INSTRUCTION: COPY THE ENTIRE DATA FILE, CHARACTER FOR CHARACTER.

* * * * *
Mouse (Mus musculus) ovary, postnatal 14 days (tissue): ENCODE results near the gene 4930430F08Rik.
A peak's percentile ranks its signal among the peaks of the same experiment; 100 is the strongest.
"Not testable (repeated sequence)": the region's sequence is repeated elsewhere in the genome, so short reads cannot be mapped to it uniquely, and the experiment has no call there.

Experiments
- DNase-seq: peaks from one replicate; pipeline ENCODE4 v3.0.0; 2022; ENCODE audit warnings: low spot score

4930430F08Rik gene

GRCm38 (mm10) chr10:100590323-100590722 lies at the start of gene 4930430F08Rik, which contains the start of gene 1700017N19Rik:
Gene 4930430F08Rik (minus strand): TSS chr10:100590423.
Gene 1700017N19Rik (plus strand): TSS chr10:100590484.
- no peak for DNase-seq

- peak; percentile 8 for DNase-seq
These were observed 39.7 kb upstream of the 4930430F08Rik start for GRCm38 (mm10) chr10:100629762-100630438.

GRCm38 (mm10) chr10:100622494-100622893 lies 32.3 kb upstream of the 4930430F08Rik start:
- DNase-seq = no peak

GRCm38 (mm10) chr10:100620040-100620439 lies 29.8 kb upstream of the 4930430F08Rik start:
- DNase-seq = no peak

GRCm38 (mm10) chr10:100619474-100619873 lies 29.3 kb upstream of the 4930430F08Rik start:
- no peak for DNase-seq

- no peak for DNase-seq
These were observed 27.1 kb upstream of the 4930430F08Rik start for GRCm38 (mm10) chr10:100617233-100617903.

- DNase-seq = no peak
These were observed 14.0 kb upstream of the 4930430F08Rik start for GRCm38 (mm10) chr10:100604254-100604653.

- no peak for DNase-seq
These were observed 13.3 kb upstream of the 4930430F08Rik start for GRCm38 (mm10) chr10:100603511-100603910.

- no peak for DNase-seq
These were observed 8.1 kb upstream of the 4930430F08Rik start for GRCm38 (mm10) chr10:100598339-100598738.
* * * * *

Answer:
Mouse (Mus musculus) ovary, postnatal 14 days (tissue): ENCODE results near the gene 4930430F08Rik.
A peak's percentile ranks its signal among the peaks of the same experiment; 100 is the strongest.
"Not testable (repeated sequence)": the region's sequence is repeated elsewhere in the genome, so short reads cannot be mapped to it uniquely, and the experiment has no call there.

Experiments
- DNase-seq: peaks from one replicate; pipeline ENCODE4 v3.0.0; 2022; ENCODE audit warnings: low spot score

4930430F08Rik gene

GRCm38 (mm10) chr10:100590323-100590722 lies at the start of gene 4930430F08Rik, which contains the start of gene 1700017N19Rik:
Gene 4930430F08Rik (minus strand): TSS chr10:100590423.
Gene 1700017N19Rik (plus strand): TSS chr10:100590484.
- no peak for DNase-seq

- peak; percentile 8 for DNase-seq
These were observed 39.7 kb upstream of the 4930430F08Rik start for GRCm38 (mm10) chr10:100629762-100630438.

GRCm38 (mm10) chr10:100622494-100622893 lies 32.3 kb upstream of the 4930430F08Rik start:
- DNase-seq = no peak

GRCm38 (mm10) chr10:100620040-100620439 lies 29.8 kb upstream of the 4930430F08Rik start:
- DNase-seq = no peak

GRCm38 (mm10) chr10:100619474-100619873 lies 29.3 kb upstream of the 4930430F08Rik start:
- no peak for DNase-seq

- no peak for DNase-seq
These were observed 27.1 kb upstream of the 4930430F08Rik start for GRCm38 (mm10) chr10:100617233-100617903.

- DNase-seq = no peak
These were observed 14.0 kb upstream of the 4930430F08Rik start for GRCm38 (mm10) chr10:100604254-100604653.

- no peak for DNase-seq
These were observed 13.3 kb upstream of the 4930430F08Rik start for GRCm38 (mm10) chr10:100603511-100603910.

- no peak for DNase-seq
These were observed 8.1 kb upstream of the 4930430F08Rik start for GRCm38 (mm10) chr10:100598339-100598738.